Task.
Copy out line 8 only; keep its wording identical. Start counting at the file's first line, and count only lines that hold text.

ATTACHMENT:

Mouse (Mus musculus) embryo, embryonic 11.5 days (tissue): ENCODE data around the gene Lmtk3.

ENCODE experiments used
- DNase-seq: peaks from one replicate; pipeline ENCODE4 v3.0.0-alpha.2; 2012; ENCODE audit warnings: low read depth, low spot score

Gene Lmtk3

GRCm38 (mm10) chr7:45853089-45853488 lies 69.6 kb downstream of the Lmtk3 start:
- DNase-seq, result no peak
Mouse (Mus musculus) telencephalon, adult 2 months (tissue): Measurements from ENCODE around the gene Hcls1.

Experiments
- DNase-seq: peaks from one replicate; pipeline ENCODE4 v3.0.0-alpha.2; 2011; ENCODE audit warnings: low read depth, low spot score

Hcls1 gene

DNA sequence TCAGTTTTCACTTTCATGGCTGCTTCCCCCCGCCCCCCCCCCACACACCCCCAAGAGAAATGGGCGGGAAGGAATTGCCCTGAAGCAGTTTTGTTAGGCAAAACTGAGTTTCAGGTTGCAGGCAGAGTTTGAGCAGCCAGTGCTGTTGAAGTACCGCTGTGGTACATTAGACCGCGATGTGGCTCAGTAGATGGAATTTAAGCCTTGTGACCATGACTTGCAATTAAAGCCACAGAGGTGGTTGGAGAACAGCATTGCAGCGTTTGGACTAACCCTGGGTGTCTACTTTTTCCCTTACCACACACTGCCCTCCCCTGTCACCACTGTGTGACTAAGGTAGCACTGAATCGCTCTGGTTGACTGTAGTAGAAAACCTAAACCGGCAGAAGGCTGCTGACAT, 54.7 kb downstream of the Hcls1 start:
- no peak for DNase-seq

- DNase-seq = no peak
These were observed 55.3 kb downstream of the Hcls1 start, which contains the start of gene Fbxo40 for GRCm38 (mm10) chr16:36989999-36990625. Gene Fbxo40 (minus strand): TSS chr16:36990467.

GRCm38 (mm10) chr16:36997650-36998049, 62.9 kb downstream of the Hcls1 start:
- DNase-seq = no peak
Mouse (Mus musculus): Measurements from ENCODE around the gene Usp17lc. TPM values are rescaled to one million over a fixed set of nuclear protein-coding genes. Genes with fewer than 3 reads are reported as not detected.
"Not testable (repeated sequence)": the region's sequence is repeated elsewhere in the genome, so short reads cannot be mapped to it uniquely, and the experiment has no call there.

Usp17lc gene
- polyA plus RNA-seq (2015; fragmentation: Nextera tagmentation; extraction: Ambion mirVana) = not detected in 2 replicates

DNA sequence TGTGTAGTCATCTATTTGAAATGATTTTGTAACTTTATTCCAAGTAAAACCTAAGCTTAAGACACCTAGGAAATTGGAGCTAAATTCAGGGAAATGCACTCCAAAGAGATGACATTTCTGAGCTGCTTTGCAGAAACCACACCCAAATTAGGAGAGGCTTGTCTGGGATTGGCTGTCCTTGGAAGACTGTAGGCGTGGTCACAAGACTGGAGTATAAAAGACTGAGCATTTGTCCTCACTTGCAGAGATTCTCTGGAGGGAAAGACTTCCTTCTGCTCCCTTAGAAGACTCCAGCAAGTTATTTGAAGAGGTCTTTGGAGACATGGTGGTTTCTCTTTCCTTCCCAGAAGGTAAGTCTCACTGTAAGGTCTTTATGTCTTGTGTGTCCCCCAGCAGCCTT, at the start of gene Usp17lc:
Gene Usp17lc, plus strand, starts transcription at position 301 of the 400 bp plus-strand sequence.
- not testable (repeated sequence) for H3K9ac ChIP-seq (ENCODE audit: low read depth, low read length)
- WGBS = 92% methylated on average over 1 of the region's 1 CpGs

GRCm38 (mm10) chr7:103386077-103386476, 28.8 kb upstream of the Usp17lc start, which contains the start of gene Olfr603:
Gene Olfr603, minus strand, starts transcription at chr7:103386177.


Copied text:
Experiments